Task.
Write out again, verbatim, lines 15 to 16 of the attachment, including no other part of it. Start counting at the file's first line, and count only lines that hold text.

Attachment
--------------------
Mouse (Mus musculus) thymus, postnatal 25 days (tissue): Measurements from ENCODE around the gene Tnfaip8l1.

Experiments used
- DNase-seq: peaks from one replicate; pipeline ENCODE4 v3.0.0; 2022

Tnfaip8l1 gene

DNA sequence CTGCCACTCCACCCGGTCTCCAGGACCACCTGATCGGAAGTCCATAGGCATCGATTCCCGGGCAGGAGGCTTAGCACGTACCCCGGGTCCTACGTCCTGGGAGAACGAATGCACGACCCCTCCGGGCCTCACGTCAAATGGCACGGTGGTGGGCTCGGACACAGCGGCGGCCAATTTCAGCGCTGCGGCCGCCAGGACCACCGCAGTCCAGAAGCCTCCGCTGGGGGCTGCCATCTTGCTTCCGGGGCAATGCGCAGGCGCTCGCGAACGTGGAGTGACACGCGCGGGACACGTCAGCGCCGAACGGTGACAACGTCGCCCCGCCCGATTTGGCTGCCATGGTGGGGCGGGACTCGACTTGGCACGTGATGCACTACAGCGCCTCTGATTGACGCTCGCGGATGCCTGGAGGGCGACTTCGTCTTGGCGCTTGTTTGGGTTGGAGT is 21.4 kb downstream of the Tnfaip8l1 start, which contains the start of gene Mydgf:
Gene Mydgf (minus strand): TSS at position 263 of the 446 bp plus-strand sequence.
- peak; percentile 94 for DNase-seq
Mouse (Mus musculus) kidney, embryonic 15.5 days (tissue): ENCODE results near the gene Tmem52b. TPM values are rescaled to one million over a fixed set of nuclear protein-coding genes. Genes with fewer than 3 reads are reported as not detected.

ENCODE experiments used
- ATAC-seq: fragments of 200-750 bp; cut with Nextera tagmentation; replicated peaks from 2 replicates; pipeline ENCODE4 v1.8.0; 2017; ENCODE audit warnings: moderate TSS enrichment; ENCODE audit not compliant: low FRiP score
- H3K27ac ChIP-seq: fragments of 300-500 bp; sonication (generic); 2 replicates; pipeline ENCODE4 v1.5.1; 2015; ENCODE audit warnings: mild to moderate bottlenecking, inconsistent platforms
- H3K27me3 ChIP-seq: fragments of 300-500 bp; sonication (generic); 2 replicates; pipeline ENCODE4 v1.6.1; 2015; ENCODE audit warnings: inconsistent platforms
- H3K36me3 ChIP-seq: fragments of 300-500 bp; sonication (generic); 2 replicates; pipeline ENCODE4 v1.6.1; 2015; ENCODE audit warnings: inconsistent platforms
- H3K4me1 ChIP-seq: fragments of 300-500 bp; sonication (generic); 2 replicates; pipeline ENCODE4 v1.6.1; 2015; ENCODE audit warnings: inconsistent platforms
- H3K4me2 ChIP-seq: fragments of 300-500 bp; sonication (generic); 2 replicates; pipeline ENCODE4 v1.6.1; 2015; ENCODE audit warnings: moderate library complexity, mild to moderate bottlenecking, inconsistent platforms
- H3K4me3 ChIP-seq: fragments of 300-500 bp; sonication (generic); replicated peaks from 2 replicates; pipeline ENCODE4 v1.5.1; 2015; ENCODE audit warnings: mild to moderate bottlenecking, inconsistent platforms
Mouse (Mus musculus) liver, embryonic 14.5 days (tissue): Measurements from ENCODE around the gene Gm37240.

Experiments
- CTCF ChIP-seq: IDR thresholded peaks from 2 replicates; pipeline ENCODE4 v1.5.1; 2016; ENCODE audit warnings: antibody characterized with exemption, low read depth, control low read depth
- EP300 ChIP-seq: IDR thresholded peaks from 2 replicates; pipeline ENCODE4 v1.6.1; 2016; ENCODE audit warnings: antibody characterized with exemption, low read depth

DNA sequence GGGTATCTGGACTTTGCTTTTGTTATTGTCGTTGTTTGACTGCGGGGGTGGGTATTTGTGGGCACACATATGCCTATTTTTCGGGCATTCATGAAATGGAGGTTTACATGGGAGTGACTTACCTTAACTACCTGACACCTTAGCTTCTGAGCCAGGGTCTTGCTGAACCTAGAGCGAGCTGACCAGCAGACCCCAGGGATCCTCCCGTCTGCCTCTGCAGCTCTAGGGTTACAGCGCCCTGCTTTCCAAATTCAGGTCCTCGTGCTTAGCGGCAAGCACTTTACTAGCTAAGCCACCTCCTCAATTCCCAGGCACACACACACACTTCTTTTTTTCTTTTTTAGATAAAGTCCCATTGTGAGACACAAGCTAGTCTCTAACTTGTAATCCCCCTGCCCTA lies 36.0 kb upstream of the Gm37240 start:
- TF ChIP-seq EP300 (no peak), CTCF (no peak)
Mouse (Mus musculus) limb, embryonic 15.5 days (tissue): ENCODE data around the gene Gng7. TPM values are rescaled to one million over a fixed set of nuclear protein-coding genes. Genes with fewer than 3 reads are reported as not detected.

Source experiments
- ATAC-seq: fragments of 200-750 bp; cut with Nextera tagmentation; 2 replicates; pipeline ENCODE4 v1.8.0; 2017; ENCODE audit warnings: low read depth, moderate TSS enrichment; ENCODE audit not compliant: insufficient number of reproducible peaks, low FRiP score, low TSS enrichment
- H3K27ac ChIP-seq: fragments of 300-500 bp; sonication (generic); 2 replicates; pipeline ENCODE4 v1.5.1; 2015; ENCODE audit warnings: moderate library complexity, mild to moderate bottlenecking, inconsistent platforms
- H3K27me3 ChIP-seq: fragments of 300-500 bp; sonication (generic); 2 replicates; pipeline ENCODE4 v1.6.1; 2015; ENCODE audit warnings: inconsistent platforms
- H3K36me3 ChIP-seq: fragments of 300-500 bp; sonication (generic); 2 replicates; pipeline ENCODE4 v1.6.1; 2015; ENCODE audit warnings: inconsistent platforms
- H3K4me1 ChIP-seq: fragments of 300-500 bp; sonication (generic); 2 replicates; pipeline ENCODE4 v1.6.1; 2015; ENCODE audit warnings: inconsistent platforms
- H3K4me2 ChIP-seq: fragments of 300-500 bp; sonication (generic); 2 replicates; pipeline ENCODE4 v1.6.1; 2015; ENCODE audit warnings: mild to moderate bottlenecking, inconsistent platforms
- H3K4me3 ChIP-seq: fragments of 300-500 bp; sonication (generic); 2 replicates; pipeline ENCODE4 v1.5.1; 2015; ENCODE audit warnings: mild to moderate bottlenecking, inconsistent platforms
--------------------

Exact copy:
- H3K4me2 ChIP-seq: fragments of 300-500 bp; sonication (generic); 2 replicates; pipeline ENCODE4 v1.6.1; 2015; ENCODE audit warnings: moderate library complexity, mild to moderate bottlenecking, inconsistent platforms
- H3K4me3 ChIP-seq: fragments of 300-500 bp; sonication (generic); replicated peaks from 2 replicates; pipeline ENCODE4 v1.5.1; 2015; ENCODE audit warnings: mild to moderate bottlenecking, inconsistent platforms